https://www.oxfordbibliographies.com/view/document/obo-9780195393361/obo-9780195393361-0120.xml

I hasten to add I have not read any of these. I am not that much into this subject. I just am aware enough of the scholarship to know what it says, much as I am aware that most historians believe Napolean lost the Battle of Waterloo, even though I have not read a single scholarly work on the subject.

I don’t really see what you find so unique about this. People convert to new religions all the time. It is commonplace. It is also commonplace for converts to become among the most extreme and fervent adherents of the religion, as happened with Paul.

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Exactly my point. I have no expertise in the subject whatsoever, so I defer to those who do.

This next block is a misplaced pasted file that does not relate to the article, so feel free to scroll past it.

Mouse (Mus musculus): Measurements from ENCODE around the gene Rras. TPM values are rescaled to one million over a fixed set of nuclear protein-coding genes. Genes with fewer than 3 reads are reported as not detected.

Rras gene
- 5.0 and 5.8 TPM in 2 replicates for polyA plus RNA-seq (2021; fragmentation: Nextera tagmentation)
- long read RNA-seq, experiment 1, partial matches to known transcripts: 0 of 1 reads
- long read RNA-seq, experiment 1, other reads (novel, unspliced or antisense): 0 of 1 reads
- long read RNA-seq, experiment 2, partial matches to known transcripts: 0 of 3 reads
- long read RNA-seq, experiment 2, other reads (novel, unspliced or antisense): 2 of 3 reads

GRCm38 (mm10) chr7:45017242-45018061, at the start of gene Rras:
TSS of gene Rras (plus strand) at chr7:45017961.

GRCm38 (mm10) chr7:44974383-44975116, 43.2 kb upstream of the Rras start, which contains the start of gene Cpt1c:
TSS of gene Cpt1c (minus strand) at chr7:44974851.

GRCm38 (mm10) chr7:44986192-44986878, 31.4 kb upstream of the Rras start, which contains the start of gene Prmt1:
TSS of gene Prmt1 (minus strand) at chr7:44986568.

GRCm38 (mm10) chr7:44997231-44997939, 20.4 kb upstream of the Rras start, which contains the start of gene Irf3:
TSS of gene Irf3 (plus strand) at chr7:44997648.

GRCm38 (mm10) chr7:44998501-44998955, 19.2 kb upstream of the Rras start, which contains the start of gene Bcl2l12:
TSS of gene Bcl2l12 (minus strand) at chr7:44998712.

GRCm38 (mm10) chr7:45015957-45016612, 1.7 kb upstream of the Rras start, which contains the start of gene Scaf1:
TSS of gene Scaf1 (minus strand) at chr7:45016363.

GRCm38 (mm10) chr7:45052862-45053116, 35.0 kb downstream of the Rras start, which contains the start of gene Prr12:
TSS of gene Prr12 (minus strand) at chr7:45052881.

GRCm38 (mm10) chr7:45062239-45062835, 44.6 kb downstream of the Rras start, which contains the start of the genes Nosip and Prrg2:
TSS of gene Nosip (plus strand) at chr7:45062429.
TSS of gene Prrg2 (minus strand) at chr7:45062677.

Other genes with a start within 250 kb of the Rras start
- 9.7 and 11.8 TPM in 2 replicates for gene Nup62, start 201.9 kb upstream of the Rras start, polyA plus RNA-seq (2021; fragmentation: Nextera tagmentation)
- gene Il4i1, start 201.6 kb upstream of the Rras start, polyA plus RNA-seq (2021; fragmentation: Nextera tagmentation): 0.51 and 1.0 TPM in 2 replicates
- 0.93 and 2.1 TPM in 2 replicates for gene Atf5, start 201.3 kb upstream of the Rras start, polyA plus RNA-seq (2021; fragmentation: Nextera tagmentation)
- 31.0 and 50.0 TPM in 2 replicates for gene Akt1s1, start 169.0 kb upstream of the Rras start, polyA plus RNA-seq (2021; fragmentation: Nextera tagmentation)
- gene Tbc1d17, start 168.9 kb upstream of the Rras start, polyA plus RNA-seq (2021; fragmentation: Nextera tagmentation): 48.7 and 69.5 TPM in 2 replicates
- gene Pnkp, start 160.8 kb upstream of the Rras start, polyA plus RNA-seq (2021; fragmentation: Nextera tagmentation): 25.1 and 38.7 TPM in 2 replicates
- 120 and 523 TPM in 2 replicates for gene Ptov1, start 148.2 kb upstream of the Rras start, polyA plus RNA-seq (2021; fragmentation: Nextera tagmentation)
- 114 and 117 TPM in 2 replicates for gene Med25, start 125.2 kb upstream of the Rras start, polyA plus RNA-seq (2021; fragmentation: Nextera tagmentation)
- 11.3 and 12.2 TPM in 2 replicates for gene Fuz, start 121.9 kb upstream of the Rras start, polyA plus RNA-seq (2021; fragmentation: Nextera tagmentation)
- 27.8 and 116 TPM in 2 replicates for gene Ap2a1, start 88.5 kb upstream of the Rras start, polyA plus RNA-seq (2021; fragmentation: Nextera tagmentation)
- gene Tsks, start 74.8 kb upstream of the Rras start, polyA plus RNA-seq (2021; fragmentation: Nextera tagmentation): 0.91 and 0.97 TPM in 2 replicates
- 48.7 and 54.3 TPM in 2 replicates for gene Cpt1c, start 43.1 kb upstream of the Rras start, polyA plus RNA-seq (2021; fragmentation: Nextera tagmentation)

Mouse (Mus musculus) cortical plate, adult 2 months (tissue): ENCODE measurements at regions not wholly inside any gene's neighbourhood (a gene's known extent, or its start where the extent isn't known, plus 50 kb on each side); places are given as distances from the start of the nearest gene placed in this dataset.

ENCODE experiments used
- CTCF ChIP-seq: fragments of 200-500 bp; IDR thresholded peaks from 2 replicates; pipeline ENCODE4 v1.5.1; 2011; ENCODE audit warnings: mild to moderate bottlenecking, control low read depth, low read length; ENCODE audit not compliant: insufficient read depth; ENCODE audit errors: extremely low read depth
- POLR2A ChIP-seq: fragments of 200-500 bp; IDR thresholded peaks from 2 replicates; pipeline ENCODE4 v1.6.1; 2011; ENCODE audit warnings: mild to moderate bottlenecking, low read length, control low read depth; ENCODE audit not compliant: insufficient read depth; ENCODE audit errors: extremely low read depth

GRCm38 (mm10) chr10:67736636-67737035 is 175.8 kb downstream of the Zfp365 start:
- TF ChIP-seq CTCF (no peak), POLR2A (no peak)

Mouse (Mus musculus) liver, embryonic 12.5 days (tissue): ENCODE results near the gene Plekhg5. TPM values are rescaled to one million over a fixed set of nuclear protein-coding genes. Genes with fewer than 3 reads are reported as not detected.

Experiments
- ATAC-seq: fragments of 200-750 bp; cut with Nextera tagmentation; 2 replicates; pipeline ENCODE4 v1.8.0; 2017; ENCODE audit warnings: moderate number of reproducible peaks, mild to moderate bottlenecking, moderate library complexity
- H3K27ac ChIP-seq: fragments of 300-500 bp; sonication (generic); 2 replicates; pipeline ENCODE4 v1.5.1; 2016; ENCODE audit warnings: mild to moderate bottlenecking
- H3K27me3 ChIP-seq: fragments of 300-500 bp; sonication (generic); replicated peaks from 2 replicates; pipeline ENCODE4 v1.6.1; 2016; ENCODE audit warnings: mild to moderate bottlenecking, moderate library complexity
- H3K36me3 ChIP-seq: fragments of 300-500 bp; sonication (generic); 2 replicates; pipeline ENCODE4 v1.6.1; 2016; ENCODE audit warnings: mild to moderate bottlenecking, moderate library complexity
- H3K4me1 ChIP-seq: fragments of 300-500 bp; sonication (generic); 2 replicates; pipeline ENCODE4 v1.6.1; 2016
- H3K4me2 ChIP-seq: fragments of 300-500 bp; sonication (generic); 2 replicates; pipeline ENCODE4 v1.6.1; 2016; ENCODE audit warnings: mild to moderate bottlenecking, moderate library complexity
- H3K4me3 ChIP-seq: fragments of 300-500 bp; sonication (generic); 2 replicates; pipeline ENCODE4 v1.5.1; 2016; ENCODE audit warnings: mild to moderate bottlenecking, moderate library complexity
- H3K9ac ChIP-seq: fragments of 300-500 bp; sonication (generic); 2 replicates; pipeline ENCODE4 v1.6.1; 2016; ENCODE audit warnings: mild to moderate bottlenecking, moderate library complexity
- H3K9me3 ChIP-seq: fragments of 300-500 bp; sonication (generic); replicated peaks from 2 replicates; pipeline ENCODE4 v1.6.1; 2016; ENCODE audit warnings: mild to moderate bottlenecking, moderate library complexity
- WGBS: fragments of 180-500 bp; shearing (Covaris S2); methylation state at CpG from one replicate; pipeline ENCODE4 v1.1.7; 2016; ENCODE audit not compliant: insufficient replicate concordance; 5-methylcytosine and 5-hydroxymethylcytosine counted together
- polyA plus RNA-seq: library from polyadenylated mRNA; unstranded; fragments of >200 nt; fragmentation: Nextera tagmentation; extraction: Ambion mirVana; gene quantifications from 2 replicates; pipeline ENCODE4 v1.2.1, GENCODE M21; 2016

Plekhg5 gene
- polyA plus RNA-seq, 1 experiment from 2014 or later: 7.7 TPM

Retired cops are not among these.

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Ah - but I have. I’ve studied the “synoptic problem” intermittently since I was a teenager, have read a good bit of scholarly literature on it, and am also aware (as perhaps you are not) that any consensus there was has pretty well dissipated over the last 20 years or more, as the shortcomings of the old source-critical approach and its offshoots have become undeniable. One effect of that collapse has been to make even earlier dates for the gospel more plausible (as in John Wenham, to name just one source).

That is why detailed studies of the historical background have become far more common (for example, Hurtado, N T Wright, Craig Keener), together with better studies of narrative transmission (as, for example, in Richard Bauckham, specialising in eye-witness testimony and how it operates). Bauckham also initiated work on using the frequency of personal names to date the gospels as history-biographies firmly in the early to mid 1st century, work that is also picked up in the work of Peter Williams cited somewhere in the thread - incidentally, Josh and I had a good conversation with the latter when we were in Cambridge recently, at one of the world centres of New Testament historical study.